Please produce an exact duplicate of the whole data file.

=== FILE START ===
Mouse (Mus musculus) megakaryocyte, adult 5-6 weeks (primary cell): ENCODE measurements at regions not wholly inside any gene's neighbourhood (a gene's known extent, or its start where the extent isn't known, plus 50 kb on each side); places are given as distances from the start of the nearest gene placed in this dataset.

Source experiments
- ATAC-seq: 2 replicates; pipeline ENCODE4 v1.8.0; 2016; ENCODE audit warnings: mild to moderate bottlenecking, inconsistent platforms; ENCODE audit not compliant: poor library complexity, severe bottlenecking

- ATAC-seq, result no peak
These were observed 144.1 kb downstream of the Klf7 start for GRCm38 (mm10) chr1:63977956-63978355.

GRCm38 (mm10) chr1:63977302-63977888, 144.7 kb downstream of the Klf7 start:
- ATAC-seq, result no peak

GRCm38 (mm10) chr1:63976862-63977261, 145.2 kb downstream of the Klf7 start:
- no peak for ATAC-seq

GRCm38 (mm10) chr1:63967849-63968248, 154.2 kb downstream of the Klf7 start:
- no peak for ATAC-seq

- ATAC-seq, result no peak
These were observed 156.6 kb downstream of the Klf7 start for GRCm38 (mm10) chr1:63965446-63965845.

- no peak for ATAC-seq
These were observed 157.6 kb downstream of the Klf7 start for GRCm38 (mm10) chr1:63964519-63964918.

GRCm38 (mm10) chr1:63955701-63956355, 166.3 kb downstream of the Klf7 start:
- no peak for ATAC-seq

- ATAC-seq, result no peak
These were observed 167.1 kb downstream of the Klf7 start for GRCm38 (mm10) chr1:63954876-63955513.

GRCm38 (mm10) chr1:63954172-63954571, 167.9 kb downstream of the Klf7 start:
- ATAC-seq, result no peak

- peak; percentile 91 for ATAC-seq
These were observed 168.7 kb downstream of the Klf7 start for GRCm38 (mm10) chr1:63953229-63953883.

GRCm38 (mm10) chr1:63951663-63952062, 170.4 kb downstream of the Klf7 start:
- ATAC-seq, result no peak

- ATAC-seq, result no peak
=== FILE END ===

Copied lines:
Mouse (Mus musculus) megakaryocyte, adult 5-6 weeks (primary cell): ENCODE measurements at regions not wholly inside any gene's neighbourhood (a gene's known extent, or its start where the extent isn't known, plus 50 kb on each side); places are given as distances from the start of the nearest gene placed in this dataset.

Source experiments
- ATAC-seq: 2 replicates; pipeline ENCODE4 v1.8.0; 2016; ENCODE audit warnings: mild to moderate bottlenecking, inconsistent platforms; ENCODE audit not compliant: poor library complexity, severe bottlenecking

- ATAC-seq, result no peak
These were observed 144.1 kb downstream of the Klf7 start for GRCm38 (mm10) chr1:63977956-63978355.

GRCm38 (mm10) chr1:63977302-63977888, 144.7 kb downstream of the Klf7 start:
- ATAC-seq, result no peak

GRCm38 (mm10) chr1:63976862-63977261, 145.2 kb downstream of the Klf7 start:
- no peak for ATAC-seq

GRCm38 (mm10) chr1:63967849-63968248, 154.2 kb downstream of the Klf7 start:
- no peak for ATAC-seq

- ATAC-seq, result no peak
These were observed 156.6 kb downstream of the Klf7 start for GRCm38 (mm10) chr1:63965446-63965845.

- no peak for ATAC-seq
These were observed 157.6 kb downstream of the Klf7 start for GRCm38 (mm10) chr1:63964519-63964918.

GRCm38 (mm10) chr1:63955701-63956355, 166.3 kb downstream of the Klf7 start:
- no peak for ATAC-seq

- ATAC-seq, result no peak
These were observed 167.1 kb downstream of the Klf7 start for GRCm38 (mm10) chr1:63954876-63955513.

GRCm38 (mm10) chr1:63954172-63954571, 167.9 kb downstream of the Klf7 start:
- ATAC-seq, result no peak

- peak; percentile 91 for ATAC-seq
These were observed 168.7 kb downstream of the Klf7 start for GRCm38 (mm10) chr1:63953229-63953883.

GRCm38 (mm10) chr1:63951663-63952062, 170.4 kb downstream of the Klf7 start:
- ATAC-seq, result no peak

- ATAC-seq, result no peak